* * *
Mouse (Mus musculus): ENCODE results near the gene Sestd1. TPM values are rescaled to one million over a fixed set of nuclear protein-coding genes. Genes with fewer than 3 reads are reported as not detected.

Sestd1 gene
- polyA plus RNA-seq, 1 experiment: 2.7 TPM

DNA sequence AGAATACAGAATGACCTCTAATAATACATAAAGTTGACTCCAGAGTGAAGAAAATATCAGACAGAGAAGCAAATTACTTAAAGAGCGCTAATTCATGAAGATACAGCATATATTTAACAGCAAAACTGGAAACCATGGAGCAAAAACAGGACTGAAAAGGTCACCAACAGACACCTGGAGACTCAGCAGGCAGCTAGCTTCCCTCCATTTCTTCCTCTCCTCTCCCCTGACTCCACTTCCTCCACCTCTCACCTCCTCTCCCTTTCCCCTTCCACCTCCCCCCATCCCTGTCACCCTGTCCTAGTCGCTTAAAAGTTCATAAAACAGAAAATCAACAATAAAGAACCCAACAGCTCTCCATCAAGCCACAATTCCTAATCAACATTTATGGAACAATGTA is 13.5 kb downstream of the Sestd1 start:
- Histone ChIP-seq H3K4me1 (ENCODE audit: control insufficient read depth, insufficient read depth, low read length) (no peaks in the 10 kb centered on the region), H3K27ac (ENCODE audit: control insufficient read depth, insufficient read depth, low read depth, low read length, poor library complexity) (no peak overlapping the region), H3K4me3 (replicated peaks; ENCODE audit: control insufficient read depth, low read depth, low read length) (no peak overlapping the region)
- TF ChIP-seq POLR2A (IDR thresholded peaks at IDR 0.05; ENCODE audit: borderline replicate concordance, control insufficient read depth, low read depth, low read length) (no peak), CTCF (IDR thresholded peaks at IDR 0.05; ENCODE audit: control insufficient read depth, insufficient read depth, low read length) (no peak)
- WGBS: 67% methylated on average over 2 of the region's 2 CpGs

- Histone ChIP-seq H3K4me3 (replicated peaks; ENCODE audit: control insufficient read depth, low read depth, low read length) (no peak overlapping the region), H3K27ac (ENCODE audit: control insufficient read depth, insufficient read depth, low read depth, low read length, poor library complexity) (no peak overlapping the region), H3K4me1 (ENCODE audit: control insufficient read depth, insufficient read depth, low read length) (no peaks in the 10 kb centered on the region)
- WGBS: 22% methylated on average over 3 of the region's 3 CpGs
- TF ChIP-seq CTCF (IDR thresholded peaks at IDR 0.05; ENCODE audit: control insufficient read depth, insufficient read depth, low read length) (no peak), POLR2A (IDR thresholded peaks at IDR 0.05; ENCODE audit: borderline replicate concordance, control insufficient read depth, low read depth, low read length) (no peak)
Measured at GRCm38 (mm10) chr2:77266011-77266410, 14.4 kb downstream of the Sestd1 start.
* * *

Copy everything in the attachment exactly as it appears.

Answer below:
Mouse (Mus musculus): ENCODE results near the gene Sestd1. TPM values are rescaled to one million over a fixed set of nuclear protein-coding genes. Genes with fewer than 3 reads are reported as not detected.

Sestd1 gene
- polyA plus RNA-seq, 1 experiment: 2.7 TPM

DNA sequence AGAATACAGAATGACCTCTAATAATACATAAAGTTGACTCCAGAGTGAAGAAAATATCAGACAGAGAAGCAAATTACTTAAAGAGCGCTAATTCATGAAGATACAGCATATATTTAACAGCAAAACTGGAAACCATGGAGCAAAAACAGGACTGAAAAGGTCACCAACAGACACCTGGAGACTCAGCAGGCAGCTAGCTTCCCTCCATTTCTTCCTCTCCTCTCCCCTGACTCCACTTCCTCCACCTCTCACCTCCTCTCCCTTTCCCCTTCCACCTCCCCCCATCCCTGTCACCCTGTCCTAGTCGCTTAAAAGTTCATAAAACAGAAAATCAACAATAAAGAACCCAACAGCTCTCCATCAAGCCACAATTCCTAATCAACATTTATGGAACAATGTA is 13.5 kb downstream of the Sestd1 start:
- Histone ChIP-seq H3K4me1 (ENCODE audit: control insufficient read depth, insufficient read depth, low read length) (no peaks in the 10 kb centered on the region), H3K27ac (ENCODE audit: control insufficient read depth, insufficient read depth, low read depth, low read length, poor library complexity) (no peak overlapping the region), H3K4me3 (replicated peaks; ENCODE audit: control insufficient read depth, low read depth, low read length) (no peak overlapping the region)
- TF ChIP-seq POLR2A (IDR thresholded peaks at IDR 0.05; ENCODE audit: borderline replicate concordance, control insufficient read depth, low read depth, low read length) (no peak), CTCF (IDR thresholded peaks at IDR 0.05; ENCODE audit: control insufficient read depth, insufficient read depth, low read length) (no peak)
- WGBS: 67% methylated on average over 2 of the region's 2 CpGs

- Histone ChIP-seq H3K4me3 (replicated peaks; ENCODE audit: control insufficient read depth, low read depth, low read length) (no peak overlapping the region), H3K27ac (ENCODE audit: control insufficient read depth, insufficient read depth, low read depth, low read length, poor library complexity) (no peak overlapping the region), H3K4me1 (ENCODE audit: control insufficient read depth, insufficient read depth, low read length) (no peaks in the 10 kb centered on the region)
- WGBS: 22% methylated on average over 3 of the region's 3 CpGs
- TF ChIP-seq CTCF (IDR thresholded peaks at IDR 0.05; ENCODE audit: control insufficient read depth, insufficient read depth, low read length) (no peak), POLR2A (IDR thresholded peaks at IDR 0.05; ENCODE audit: borderline replicate concordance, control insufficient read depth, low read depth, low read length) (no peak)
Measured at GRCm38 (mm10) chr2:77266011-77266410, 14.4 kb downstream of the Sestd1 start.